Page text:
The only complaint was that, per my son, the Mac wasn’t really the best option for gaming (I have no idea why. He probably told me, but, as noted, I am incredibly disinterested in video games). But my husband, having read countless “how to” posts on Lifehacker and Gizmodo, had been itching to build a PC for a while. He soon followed up on all the posts he’d bookmarked about it, and set to work. With about $700 in parts and software plus some repurposed components—along with a lot of cursing and sweat–he (with “help” from my son) put together a superfast, superslick gaming computer that he’s able to upgrade as needed.

It was worth every single penny. Here’s why.

  1. Better value.  First off, access to Xbox Live was, at the time, about $100 a year, in addition for what we were already paying for Internet service. And while building the machine cost more than what an Xbox would have, it is more powerful, and it’s upgradable, so it will last a long time. Plus, it’s also, you know, a computer.  The kids and the spouse use it to everything one might do on a computer, from reading the news to doing homework, and I got to kick them all off my Mac forever. In addition, individual games are usually cheaper on PC, and there are some really good sales and giveaways on gaming sites like Steam. Which leads us to…
  2. It’s taught my son to handle money. When he turned 13, we set Himself up with his own student PayPal account, so he doesn’t have to use my credit cards or PayPal to buy games. Between his little allowance, which is deposited to his PayPal every payday (a surprise reward for keeping his room neat and making his chores a regular habit), the occasional cast gift, and the ability to easily sell back games had finished for credit on Steam, he manages his spending pretty much on his own.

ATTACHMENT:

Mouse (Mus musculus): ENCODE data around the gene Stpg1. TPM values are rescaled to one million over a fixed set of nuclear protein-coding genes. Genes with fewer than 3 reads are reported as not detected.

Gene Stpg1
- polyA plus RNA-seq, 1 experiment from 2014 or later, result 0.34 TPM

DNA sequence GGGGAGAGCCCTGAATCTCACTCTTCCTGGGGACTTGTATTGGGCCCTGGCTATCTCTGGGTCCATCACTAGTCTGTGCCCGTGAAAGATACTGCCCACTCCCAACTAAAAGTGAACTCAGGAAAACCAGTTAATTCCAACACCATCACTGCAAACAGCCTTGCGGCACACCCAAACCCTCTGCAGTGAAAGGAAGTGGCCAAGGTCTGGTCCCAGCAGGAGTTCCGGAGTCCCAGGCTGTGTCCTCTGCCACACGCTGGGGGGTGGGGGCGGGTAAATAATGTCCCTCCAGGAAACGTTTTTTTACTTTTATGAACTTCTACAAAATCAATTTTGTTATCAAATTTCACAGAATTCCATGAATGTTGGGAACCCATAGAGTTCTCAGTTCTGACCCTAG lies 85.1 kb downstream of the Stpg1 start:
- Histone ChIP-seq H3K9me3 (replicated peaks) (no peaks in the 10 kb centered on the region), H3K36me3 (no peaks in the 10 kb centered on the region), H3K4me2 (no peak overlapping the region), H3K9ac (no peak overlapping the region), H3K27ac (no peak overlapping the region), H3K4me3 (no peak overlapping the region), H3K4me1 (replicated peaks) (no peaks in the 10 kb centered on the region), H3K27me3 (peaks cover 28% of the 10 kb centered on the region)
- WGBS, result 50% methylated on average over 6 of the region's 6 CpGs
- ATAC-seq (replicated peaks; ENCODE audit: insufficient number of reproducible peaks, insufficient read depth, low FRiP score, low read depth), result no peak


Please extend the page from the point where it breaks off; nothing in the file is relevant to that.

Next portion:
3. It made him more generous. Even better: it’s so easy and cheap to buy games  for the PC  that now,  when he sees a game he likes on sale, he’ll buy it for himself and gift it to someone else—his sister, his cousin (who does the same for him), or a friend–so they can play together. For a kid who hates to shop, and is from a family that is not a big gift-giving family, this is a pretty pleasant surprise.
  4. Reading. As I’ve mentioned elsewhere, lots of video games provide text-rich experiences. Both of my kids’ decoding skills grew more advanced as they got involved with gaming, and especially text chatting online during games. As this article from Wired explains, games like Minecraft don’t include instructions, but are “surrounded by a culture of literacy” that sends kids digging through websites and wikis for tips and walkthroughs. Many of these resources are text based, written at high levels…. but young readers dive in because they are highly motivated.